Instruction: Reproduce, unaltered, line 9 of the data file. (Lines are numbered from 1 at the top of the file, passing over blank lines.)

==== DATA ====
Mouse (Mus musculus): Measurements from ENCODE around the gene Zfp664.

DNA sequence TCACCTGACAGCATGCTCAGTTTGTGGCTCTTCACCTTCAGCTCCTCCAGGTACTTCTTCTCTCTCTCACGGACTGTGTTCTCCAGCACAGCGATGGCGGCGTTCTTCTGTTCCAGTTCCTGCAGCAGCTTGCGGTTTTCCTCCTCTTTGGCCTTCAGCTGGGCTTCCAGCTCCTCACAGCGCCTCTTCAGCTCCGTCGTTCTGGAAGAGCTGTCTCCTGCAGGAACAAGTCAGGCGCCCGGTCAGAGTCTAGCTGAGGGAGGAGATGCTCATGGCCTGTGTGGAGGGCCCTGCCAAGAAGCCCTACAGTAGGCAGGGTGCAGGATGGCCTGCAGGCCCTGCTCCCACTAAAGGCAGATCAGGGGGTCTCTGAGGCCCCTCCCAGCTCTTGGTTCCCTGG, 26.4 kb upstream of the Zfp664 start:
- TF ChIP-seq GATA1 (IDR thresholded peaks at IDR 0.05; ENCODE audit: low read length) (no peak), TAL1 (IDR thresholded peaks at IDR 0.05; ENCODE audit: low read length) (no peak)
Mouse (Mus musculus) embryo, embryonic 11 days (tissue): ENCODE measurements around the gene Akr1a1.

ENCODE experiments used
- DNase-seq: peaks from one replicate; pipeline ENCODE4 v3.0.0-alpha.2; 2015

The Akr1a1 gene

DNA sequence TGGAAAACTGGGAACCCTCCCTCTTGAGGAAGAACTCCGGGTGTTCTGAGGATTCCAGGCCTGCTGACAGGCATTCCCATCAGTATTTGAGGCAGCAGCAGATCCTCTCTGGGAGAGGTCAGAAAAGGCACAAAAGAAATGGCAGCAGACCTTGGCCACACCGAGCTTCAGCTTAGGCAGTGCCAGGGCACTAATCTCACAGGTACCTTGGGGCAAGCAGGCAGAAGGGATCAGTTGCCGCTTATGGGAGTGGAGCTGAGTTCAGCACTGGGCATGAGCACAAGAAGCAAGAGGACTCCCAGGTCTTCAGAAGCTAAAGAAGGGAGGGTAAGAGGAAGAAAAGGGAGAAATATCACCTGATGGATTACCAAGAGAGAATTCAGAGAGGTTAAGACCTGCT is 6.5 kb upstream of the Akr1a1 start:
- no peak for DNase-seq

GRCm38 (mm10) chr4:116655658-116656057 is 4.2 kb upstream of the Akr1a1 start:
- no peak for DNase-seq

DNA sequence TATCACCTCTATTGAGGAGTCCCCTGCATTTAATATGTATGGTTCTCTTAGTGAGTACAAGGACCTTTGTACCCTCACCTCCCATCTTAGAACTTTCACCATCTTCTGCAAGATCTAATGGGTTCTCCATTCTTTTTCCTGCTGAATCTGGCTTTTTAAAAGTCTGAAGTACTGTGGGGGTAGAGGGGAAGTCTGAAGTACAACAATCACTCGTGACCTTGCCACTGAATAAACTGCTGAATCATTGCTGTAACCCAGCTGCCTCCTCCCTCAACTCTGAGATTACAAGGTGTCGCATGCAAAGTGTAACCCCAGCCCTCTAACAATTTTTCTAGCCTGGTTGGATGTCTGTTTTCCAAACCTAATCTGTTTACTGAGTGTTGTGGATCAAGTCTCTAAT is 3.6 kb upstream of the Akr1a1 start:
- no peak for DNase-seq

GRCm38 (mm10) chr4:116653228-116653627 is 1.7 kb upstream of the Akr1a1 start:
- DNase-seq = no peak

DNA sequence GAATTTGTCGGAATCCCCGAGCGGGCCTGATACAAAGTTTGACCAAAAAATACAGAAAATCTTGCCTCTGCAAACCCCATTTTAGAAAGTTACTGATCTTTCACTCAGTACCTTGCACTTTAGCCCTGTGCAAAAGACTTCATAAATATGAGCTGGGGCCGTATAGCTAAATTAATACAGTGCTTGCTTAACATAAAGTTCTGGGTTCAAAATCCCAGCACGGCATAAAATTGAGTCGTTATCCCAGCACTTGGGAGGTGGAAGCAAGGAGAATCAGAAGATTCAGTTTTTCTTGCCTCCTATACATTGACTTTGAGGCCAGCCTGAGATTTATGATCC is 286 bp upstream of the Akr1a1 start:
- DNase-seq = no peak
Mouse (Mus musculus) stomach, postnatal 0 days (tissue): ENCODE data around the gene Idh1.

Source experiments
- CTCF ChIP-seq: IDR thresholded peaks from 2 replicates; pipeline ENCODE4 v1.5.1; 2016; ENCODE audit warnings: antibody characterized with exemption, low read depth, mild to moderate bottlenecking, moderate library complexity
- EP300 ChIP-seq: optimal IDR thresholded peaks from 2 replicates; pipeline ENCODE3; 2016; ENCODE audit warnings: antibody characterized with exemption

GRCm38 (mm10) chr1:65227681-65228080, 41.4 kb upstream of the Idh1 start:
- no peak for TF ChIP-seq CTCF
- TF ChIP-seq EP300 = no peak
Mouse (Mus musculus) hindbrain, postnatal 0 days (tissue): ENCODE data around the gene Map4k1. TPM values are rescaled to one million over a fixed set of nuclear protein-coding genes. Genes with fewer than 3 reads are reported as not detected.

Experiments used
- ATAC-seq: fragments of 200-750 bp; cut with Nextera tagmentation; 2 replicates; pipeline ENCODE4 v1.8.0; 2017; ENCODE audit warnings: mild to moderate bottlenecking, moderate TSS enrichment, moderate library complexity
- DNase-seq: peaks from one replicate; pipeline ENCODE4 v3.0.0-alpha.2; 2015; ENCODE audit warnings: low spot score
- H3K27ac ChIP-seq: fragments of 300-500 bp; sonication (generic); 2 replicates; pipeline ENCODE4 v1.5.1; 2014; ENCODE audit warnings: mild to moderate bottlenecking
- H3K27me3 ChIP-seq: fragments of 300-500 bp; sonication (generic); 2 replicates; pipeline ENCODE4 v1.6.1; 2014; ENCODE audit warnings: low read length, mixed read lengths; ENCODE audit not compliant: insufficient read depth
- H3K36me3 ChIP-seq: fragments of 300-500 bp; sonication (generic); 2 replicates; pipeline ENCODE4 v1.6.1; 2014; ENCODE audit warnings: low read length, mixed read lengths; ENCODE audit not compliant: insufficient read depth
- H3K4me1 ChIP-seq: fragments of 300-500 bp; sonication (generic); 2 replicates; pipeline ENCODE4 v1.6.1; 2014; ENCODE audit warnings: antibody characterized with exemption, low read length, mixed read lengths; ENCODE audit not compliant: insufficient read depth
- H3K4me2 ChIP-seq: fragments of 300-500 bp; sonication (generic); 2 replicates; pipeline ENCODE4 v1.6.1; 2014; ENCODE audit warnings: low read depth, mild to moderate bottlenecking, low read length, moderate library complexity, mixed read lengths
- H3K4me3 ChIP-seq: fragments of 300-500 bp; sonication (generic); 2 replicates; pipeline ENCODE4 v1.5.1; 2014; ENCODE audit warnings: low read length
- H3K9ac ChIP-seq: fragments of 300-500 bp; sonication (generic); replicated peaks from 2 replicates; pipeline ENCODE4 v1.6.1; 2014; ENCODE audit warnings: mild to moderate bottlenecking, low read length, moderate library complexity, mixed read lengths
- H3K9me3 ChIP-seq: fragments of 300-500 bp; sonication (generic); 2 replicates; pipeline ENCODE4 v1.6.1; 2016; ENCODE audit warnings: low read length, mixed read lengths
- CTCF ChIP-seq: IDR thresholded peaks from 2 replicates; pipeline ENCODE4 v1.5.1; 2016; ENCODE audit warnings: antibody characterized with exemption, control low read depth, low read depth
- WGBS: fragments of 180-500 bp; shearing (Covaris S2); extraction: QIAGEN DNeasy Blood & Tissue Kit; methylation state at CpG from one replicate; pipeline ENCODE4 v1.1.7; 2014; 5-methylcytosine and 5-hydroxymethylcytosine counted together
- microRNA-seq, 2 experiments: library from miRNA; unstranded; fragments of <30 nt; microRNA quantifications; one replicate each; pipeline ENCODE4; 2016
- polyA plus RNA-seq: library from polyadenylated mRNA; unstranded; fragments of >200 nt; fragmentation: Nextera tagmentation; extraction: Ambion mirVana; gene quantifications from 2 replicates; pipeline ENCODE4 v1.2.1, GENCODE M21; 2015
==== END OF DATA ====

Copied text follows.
- no peak for DNase-seq